The Google Robot, Your Future Logistics Worker

Last Friday, news came out that Google bought Boston Dynamics, a robotics company based in Waltham, MA. Boston Dynamics’ tagline is “Changing Your Idea of What Robots Can Do,” and when I watched the videos below demonstrating some of their robots, I realized that the line between what humans and robots can do is becoming thinner every day.

Boston Dynamics is the eighth robotics company Google has acquired in the past six months. Why is Google so interested in robots? The company isn’t saying much about its plans, except that Andy Rubin, the executive who led the development of Android, is also leading this effort.

What happens when you combine the robot technology Google has acquired with its other innovations, such as self-driving cars and Google Glass? We’re sure to find out in a few years, but I’m betting that “The Google Robot” — whatever form (or forms) it takes — will have logistics applications, whether in the warehouse or in transporting goods.

Earlier this year, 60 Minutes aired a segment titled March of the Machines, highlighting how robots and automation technology are impacting jobs and the economy. The segment featured Quiet Logistics, a 3PL that uses robots made by Kiva Systems, which was acquired by Amazon last year.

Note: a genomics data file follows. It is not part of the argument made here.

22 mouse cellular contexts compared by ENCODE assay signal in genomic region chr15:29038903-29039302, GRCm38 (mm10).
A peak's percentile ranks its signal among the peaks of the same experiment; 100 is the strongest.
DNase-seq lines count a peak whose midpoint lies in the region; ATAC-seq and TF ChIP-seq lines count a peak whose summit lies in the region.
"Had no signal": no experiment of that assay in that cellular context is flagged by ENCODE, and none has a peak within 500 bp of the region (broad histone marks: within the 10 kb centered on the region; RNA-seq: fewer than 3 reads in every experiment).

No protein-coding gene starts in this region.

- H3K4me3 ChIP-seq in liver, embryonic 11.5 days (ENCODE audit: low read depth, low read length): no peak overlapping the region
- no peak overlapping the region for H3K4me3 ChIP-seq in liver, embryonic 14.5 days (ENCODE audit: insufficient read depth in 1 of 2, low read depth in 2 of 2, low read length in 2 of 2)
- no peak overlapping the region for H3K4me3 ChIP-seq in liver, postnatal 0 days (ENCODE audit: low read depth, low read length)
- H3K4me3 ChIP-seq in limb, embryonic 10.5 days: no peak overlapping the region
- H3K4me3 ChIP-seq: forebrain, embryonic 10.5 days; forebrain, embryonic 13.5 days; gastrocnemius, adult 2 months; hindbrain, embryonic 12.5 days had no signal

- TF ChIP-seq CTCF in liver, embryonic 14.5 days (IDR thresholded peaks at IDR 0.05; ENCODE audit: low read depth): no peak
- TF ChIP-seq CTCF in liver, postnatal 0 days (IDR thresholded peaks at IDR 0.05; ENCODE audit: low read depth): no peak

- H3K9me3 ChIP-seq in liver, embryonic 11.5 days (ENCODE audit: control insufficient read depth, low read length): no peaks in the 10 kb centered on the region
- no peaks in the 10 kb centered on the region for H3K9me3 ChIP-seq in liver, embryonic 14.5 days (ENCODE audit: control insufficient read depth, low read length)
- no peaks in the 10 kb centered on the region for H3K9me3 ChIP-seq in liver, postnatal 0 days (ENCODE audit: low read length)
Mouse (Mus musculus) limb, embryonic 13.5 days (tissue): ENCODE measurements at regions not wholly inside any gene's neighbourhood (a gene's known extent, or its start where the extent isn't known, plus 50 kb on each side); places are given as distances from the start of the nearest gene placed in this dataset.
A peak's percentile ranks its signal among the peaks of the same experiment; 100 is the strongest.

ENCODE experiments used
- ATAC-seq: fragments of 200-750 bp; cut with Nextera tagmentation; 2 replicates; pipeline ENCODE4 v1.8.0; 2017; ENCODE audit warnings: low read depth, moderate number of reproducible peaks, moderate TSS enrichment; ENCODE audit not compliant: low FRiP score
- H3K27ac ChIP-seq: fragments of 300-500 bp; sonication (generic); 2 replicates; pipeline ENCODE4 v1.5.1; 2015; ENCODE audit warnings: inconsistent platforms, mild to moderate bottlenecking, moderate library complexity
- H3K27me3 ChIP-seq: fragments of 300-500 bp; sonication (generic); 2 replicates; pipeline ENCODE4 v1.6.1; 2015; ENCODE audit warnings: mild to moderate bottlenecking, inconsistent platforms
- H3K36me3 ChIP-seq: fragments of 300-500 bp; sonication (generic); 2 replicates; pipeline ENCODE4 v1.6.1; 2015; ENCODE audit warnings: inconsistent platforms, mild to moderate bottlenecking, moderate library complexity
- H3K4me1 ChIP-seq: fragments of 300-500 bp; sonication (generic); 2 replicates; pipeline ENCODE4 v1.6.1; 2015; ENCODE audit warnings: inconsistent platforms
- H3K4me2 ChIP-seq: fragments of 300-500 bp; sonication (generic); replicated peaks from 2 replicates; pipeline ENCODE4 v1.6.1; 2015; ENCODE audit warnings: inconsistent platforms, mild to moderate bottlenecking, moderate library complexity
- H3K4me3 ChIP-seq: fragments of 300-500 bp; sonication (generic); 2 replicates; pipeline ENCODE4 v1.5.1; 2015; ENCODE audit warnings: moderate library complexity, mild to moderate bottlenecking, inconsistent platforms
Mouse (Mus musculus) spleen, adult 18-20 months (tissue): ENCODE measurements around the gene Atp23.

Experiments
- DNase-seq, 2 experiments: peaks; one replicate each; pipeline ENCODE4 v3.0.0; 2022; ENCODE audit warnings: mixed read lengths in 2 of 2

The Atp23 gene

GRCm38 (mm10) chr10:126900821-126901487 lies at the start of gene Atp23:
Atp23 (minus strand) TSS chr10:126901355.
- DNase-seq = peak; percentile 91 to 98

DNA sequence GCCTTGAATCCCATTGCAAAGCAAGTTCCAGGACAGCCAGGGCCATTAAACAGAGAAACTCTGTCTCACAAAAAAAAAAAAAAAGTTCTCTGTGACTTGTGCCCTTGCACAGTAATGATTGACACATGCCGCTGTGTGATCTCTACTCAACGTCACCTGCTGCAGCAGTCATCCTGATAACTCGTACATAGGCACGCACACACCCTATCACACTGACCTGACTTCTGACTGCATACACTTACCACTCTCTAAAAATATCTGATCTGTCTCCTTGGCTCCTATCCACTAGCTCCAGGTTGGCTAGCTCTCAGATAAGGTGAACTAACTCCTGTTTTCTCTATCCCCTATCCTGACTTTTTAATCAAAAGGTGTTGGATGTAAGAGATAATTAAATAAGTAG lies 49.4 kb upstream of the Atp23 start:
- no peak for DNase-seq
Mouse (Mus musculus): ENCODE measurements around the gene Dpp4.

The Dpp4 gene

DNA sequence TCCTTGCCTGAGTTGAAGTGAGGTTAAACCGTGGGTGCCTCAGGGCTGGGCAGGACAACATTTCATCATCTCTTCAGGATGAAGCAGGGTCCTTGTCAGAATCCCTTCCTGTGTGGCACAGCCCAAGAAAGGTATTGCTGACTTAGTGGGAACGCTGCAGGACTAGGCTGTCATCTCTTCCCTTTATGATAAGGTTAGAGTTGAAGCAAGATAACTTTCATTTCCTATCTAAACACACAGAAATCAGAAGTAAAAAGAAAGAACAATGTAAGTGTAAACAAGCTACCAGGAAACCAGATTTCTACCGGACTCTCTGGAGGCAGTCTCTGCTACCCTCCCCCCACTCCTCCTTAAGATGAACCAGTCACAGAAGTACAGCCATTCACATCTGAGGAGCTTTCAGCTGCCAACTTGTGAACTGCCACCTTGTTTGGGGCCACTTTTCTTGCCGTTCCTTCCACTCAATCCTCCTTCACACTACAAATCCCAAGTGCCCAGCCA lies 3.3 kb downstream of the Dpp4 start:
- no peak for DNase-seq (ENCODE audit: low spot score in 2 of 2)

Bruce Welty, the CEO of Quiet Logistics, participated in a session I moderated at the CSCMP Annual Global Conference in October. Bruce spoke about the use of robots in the warehouse, and one of the things he said is that robots are currently not capable of doing everything in the warehouse, such as packing, which is why Quiet Logistics still employs people. He also said that when people think of robots, they tend to think of human-like machines (humanoids), but as evidenced by Kiva’s robots, that is not the case.

However, after seeing Boston Dynamics’ PETMAN robot, I believe Google will continue to push the limits of what robots are capable of doing, and robots will eventually take over more tasks in the warehouse, and they’ll look more human too. Don’t think it’s possible? Then you’re in Stage 1 of The Seven Stages of Robot Replacement.

I also believe Google has the potential to transform transportation with this technology. Maybe someday in the future, while Amazon’s drones are flying overhead, a Google Robot that looks something like Boston Dynamics’ WildCat robot will gallop along our streets and sidewalks to deliver packages. Or maybe it’s a hybrid robot, a self-driving car that transforms into a humanoid robot when it arrives at its destination, and then walks up to your doorstep with your package. The possibilities are endless.

Sure, there are a million reasons why none of this will work in the future. But what if? That’s the question that drives innovators like Google, Amazon, and Apple. And if you don’t ask the question and try, you’ll never find out.

The robots will keep coming. That was my prediction last year, and I believe the trend will accelerate in 2014. I’ll end with these words of advice from Erik Brynjolfsson and Andrew McAfee, authors of Race Against the Machine: “Our technologies are racing ahead but many of our skills and organizations are lagging behind. So it’s urgent that we understand these phenomena, discuss their implications, and come up with strategies that allow human workers to race ahead with machines instead of racing against them.”

(For related commentary, see Would Robot Drivers Check Facebook While Driving and Robots and the Future of Retail and Logistics Jobs.)